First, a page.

Awareness, Knowledge, and Misperceptions Related to Nonalcoholic Fatty Liver Disease in a Community Sample of Mexican-Origin Women: A Mixed Methods Study

Kristin E. Morrill, Rebecca M. Crocker, Melanie D. Hingle, Cynthia A. Thomson, David O. Garcia

Research output: Contribution to journalArticlepeer-review

9 Scopus citations


Introduction: Mexican-origin women suffer disproportionate rates of nonalcoholic fatty liver disease (NAFLD) and research on how to tailor NAFLD treatment interventions for this population is lacking. Objectives: The purpose of this study was to assess awareness, knowledge, perceptions, and information sources related to NAFLD in a community-based sample of Mexican-origin women. Methods: This study employed a convergent parallel mixed-methods approach and consisted of a brief questionnaire (n = 194) and interviews (n = 26) among Mexican-origin women recruited from community-based settings including health fairs, churches, and community events. Participants were eligible if they identified as Mexican-origin, had a BMI ≥ 25 kg/m2, were 18–64 years of age, had the ability to speak, read, and write in English and/or Spanish, and provided informed consent. A purposeful sampling approach was used to recruit a subset of women (n = 26) with confirmed liver steatosis indicative of NAFLD (controlled attenuation parameter ≥280 dB/m) who completed the questionnaire. The twenty-six participants then completed one on one, in-depth semi-structured interviews to ascertain their knowledge and understanding of NAFLD. Results: Qualitative findings revealed low awareness of risk factors for liver disease, NAFLD specifically. Knowledge of liver disease tended to center around cirrhosis, a condition many participants reported was prevalent in their families. Quantitative and qualitative findings both found information sources for NAFLD and liver disease to be predominantly friends, family, and media. Interviews revealed a misperception related to NAFLD risk that liver disease was only caused by high alcohol intake. Conclusion: Low levels of NAFLD awareness and knowledge warrant the need for greater efforts to educate the general population, perhaps by integrating NAFLD education into existing type 2 diabetes educational campaigns and prevention interventions. Additionally, further elicitation research conducted in Mexican-origin adults is needed to elucidate key factors within behavioral-theory constructs that can be targeted in future interventions tailored to this unique population.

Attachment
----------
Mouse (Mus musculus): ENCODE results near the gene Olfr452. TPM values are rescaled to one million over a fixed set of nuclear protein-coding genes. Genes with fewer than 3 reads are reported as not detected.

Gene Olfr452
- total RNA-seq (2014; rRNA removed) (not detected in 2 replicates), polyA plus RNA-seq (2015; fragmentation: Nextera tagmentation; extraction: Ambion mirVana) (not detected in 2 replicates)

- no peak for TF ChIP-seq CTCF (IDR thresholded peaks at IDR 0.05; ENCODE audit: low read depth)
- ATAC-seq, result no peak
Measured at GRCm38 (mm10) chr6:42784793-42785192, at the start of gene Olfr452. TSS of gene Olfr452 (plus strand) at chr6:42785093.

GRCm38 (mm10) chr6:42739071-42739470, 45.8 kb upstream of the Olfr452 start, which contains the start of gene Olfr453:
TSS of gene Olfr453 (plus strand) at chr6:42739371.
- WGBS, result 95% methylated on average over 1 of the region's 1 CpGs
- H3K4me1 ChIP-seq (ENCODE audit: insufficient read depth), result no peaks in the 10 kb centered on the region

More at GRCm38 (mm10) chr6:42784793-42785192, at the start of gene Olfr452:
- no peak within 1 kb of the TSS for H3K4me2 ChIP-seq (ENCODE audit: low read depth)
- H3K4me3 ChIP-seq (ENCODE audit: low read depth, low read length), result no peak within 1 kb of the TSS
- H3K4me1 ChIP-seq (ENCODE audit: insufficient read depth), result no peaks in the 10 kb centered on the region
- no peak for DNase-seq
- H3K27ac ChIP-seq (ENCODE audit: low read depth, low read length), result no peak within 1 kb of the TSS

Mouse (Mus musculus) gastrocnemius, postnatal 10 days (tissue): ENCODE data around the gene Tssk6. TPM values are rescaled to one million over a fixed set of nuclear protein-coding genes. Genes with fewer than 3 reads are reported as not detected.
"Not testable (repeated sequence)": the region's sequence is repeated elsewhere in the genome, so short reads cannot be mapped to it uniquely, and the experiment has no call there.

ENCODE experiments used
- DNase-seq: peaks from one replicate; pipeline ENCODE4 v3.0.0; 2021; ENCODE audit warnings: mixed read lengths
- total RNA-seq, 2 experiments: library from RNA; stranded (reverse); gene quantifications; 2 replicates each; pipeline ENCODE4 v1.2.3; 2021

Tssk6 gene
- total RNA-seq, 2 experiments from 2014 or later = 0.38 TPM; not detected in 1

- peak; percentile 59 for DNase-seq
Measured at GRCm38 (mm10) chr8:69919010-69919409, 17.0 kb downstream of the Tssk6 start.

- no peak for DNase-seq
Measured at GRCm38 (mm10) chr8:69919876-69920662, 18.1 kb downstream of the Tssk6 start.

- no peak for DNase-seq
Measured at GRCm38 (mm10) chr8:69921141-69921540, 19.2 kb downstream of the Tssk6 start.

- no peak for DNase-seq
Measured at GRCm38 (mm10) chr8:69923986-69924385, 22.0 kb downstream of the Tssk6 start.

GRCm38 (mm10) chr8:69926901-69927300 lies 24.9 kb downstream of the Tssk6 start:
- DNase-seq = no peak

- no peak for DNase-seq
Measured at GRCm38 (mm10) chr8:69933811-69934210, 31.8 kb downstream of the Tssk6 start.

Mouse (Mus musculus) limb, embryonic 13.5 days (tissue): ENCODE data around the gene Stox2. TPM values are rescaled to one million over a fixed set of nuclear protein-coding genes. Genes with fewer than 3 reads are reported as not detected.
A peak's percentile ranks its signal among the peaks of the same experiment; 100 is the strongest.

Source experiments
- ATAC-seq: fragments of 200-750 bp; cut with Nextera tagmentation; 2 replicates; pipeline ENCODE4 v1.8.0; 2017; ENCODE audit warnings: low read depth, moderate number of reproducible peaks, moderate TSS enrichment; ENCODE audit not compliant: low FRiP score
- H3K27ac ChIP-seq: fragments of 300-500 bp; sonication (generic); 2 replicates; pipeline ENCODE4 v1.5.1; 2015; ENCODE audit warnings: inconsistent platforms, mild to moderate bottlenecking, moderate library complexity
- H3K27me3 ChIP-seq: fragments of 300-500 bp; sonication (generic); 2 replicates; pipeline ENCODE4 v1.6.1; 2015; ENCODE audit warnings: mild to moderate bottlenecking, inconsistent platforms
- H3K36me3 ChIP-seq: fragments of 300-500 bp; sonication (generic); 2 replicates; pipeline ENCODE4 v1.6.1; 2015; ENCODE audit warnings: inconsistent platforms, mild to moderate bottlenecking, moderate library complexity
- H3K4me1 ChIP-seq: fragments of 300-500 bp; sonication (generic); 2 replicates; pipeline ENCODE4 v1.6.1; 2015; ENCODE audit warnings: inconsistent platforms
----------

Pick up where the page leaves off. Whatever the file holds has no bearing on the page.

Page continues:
Original languageEnglish (US)
Article number626428
JournalFrontiers in Public Health
StatePublished - Aug 13 2021


  • Hispanic women
  • Mexican-origin
  • liver cirrhosis
  • liver disease
  • non-alcoholic fatty liver disease

ASJC Scopus subject areas

  • Public Health, Environmental and Occupational Health


Dive into the research topics of 'Awareness, Knowledge, and Misperceptions Related to Nonalcoholic Fatty Liver Disease in a Community Sample of Mexican-Origin Women: A Mixed Methods Study'. Together they form a unique fingerprint.

Cite this